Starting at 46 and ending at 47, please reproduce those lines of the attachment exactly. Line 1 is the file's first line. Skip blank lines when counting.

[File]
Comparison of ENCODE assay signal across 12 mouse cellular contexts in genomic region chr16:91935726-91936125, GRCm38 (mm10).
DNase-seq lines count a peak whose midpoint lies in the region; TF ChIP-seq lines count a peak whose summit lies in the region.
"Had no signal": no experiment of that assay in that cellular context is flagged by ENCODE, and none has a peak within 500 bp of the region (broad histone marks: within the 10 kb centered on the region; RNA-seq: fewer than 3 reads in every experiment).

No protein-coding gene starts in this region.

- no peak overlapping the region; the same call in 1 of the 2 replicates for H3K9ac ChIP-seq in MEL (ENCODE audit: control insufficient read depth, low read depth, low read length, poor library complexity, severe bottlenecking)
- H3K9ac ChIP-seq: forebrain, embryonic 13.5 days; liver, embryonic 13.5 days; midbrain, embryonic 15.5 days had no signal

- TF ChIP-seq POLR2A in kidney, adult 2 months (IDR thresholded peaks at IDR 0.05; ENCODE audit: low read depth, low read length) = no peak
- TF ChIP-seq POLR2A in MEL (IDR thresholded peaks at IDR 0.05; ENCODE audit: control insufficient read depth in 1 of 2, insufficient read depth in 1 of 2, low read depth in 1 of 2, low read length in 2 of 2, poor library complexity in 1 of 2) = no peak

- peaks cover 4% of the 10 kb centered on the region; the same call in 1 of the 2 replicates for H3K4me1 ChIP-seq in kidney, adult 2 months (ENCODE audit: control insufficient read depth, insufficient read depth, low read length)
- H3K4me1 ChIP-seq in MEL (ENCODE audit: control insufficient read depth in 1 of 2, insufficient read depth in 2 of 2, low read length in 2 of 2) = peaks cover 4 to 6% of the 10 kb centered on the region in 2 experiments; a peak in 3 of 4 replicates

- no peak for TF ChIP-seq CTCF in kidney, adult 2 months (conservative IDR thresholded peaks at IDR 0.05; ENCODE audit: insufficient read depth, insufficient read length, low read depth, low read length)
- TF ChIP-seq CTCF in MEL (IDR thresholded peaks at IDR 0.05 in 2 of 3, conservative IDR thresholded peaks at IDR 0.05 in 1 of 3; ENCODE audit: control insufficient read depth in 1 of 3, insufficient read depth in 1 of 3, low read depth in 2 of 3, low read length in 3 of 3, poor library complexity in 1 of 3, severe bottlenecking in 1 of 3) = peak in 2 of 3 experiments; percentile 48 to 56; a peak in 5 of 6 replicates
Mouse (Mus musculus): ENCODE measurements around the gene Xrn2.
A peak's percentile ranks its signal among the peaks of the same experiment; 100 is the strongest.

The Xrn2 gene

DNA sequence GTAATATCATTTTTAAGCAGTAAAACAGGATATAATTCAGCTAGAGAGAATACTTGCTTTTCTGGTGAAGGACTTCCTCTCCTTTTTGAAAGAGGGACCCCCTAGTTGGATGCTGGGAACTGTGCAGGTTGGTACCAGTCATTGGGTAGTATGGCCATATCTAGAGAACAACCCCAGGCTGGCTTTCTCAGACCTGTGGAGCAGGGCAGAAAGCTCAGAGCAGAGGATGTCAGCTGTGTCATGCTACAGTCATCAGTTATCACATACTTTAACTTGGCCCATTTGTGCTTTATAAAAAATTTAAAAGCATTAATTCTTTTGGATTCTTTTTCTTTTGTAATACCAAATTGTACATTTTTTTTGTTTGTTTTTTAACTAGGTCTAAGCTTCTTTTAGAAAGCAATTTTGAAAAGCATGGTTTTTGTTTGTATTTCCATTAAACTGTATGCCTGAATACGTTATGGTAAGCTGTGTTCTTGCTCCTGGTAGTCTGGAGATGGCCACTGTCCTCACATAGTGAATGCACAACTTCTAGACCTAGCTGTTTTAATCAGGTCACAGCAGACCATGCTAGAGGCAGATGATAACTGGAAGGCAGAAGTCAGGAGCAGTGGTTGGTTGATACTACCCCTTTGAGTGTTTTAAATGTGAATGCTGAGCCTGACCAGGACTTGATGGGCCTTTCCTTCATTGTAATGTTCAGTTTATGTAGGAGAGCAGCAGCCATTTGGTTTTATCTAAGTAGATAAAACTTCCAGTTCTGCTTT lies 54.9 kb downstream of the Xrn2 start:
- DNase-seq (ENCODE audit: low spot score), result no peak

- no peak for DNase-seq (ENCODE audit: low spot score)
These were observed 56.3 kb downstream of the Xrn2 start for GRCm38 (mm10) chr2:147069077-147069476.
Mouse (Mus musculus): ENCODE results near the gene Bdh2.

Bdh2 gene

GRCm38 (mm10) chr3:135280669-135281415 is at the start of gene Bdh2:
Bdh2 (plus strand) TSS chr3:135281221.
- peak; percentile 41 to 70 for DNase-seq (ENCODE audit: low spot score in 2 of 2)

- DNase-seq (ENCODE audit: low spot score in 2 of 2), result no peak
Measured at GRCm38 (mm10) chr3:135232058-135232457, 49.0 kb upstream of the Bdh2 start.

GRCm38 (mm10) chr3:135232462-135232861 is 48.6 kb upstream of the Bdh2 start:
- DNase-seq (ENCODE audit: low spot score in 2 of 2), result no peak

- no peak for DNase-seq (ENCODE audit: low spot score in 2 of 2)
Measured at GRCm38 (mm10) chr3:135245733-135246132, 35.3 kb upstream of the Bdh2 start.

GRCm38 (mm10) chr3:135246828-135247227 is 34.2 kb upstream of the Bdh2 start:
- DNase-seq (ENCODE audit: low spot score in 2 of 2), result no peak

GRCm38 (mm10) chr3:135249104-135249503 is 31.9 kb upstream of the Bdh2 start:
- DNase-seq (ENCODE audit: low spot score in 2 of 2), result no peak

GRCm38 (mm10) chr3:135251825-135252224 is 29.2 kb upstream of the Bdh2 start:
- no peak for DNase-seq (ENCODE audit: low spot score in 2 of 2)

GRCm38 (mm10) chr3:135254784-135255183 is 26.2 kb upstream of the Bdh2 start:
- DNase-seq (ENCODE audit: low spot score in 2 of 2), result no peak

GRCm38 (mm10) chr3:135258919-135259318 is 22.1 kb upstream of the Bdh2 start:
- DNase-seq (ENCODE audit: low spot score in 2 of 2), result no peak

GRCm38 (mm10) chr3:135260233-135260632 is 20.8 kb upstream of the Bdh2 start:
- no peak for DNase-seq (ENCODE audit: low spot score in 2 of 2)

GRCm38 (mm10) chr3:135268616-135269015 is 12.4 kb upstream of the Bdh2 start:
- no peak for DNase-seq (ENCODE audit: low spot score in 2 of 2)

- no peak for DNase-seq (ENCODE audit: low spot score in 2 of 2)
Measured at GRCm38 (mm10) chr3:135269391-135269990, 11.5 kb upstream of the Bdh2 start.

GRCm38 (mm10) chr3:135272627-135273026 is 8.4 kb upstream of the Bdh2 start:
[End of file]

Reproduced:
Measured at GRCm38 (mm10) chr3:135269391-135269990, 11.5 kb upstream of the Bdh2 start.

GRCm38 (mm10) chr3:135272627-135273026 is 8.4 kb upstream of the Bdh2 start: